July 12th – Bare Island

Bare Island

Bare Island is a small piece of land off La Perouse, jutting into historic Botany Bay.

The land was originally inhabited by the Gweagal and Kameygal Aborigine tribes. In 1770 the rocky outcrop was chronicled by Captain James Cook as “A small, bare island”.

A little more than 100 years later it was decided that Bare Island become a military installation, as Botany Bay was considered susceptible to seaborne attack and smugglers.

It wasn’t until 1885 that the fort had been constructed, but by the 1890’s it was apparent that materials used were not up to standard. A Royal Commission declared the site unusable for it’s initially intended purpose, the builder was forced to repay some of the £34000, and was disqualified from working on any future Government tenders.

The buck finally stopped with James R Barnett, Colonial Architect. Despite an incredible design portfolio of nearly 600 buildings, including Sydney’s GPO, Customs House, the Callan Park lunatic asylum, and the Sydney Museum, in fact the numbers are staggering – 169 post/telegraph offices, 130 courthouses, 250+ police stations and lock-ups, and 20 lighthouses.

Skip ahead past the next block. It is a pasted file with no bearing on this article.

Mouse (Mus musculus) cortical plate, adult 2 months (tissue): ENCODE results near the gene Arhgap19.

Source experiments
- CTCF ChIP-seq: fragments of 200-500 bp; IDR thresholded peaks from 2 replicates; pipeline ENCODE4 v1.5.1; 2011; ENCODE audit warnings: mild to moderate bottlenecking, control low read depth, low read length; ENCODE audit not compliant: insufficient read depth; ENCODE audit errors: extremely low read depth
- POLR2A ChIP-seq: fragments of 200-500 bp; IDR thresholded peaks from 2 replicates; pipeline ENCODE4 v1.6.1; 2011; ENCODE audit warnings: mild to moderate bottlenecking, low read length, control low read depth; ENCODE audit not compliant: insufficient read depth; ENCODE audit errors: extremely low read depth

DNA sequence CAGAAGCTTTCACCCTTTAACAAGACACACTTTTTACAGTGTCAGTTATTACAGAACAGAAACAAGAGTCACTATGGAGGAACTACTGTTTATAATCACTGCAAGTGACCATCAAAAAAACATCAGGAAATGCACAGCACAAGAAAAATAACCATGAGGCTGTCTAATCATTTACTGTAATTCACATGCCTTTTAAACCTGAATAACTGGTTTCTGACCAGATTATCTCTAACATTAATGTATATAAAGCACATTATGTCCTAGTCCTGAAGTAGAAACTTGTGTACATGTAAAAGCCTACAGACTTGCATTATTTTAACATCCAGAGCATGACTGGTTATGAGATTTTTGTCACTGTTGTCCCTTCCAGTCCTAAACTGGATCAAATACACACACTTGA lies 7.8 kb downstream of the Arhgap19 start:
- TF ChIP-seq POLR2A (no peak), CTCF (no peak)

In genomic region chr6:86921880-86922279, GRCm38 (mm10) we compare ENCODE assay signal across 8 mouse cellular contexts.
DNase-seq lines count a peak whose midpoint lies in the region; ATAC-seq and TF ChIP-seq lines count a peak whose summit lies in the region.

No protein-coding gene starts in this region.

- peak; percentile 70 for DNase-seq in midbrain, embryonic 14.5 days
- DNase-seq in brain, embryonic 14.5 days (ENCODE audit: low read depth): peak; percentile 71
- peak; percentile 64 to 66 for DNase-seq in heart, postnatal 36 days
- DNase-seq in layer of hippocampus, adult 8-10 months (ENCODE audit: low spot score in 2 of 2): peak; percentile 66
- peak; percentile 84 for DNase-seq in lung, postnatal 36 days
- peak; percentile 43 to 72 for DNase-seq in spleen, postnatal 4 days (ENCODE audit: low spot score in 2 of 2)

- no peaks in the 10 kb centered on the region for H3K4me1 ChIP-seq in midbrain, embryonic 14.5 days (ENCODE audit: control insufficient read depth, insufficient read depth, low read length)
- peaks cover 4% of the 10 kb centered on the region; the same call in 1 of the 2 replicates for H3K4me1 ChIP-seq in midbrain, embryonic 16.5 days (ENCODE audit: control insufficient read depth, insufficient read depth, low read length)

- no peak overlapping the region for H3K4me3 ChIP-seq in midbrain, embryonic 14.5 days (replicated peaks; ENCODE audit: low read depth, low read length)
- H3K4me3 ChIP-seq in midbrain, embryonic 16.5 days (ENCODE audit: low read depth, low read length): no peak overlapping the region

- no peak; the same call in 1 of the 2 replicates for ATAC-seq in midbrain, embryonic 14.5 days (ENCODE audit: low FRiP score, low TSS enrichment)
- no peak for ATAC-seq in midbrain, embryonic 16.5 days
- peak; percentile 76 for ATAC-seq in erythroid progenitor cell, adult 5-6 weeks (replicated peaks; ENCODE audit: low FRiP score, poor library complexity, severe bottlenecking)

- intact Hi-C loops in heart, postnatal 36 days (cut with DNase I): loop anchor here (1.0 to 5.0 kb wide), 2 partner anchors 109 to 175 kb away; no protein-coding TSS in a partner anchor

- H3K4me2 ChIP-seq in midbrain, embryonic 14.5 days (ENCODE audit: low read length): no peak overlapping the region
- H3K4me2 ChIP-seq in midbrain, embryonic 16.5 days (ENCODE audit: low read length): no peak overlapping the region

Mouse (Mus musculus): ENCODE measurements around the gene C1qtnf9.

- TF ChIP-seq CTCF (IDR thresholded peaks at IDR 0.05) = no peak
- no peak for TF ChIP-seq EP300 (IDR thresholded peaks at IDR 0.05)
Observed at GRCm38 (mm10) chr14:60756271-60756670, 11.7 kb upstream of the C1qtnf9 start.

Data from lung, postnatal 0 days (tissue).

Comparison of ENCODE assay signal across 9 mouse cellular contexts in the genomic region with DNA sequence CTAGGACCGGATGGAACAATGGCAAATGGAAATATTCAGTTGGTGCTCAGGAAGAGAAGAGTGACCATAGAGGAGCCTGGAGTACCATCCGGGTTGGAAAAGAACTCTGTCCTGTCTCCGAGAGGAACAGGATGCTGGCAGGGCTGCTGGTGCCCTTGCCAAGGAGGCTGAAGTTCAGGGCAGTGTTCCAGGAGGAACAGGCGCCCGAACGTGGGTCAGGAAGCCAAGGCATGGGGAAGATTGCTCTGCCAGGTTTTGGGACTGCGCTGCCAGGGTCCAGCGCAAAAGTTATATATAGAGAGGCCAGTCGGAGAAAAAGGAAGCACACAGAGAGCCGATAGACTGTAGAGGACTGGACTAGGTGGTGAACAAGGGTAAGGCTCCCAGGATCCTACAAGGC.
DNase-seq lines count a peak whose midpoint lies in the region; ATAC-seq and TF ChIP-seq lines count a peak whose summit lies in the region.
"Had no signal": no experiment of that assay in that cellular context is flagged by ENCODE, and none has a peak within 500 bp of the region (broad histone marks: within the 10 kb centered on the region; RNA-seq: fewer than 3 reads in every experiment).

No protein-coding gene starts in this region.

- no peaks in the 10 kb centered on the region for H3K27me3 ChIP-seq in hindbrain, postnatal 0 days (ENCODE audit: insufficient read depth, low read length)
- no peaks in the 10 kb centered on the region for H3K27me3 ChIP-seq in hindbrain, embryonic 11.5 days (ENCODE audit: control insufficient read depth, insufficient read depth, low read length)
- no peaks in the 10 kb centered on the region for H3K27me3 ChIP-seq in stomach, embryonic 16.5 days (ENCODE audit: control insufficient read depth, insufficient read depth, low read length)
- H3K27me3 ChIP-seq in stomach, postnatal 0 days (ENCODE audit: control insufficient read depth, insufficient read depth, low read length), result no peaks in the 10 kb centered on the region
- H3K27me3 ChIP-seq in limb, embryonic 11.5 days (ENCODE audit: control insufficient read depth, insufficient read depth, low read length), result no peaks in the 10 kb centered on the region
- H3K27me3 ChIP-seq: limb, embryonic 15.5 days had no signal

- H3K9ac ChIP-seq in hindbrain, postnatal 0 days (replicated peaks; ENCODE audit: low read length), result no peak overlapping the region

Barnett was blamed for a lack of supervision and budget control throughout the project.

Just a decade later, in 1902, the site was declared unsuitable as a military installation, with military technology effectively making the  hardware on the island redundant.

Bare Island became a retirement home for soldiers returning from the Crimean War and Sudan, and continued to be used for this purpose until the mid-1960’s.

Nowadays Bare Island is run by National Parks and Wildlife and has been declared a historical site of significance. It’s a hotspot for scuba divers and snorkelers, who were there in abundance the day we visited.


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